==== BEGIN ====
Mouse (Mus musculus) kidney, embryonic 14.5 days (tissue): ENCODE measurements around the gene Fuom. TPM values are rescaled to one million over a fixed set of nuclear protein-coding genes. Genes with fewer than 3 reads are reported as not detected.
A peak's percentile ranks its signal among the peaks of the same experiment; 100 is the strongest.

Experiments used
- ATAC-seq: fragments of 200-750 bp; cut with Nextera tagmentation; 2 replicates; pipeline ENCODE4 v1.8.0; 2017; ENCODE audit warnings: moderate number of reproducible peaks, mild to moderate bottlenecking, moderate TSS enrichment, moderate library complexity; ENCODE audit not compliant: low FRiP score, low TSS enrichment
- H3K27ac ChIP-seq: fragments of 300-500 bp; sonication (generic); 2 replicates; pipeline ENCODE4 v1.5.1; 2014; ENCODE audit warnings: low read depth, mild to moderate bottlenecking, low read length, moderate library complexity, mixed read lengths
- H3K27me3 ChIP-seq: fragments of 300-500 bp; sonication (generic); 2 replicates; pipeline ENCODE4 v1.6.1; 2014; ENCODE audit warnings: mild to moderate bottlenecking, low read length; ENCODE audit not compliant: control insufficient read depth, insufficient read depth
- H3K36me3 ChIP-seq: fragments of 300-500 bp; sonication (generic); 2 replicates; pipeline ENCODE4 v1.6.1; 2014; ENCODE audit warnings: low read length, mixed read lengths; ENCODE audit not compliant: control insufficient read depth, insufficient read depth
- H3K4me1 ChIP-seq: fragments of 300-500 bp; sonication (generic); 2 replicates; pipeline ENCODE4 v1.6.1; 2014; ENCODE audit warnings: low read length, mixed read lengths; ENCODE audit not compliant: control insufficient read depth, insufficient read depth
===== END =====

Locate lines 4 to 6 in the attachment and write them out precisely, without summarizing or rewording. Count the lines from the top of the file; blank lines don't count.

- ATAC-seq: fragments of 200-750 bp; cut with Nextera tagmentation; 2 replicates; pipeline ENCODE4 v1.8.0; 2017; ENCODE audit warnings: moderate number of reproducible peaks, mild to moderate bottlenecking, moderate TSS enrichment, moderate library complexity; ENCODE audit not compliant: low FRiP score, low TSS enrichment
- H3K27ac ChIP-seq: fragments of 300-500 bp; sonication (generic); 2 replicates; pipeline ENCODE4 v1.5.1; 2014; ENCODE audit warnings: low read depth, mild to moderate bottlenecking, low read length, moderate library complexity, mixed read lengths
- H3K27me3 ChIP-seq: fragments of 300-500 bp; sonication (generic); 2 replicates; pipeline ENCODE4 v1.6.1; 2014; ENCODE audit warnings: mild to moderate bottlenecking, low read length; ENCODE audit not compliant: control insufficient read depth, insufficient read depth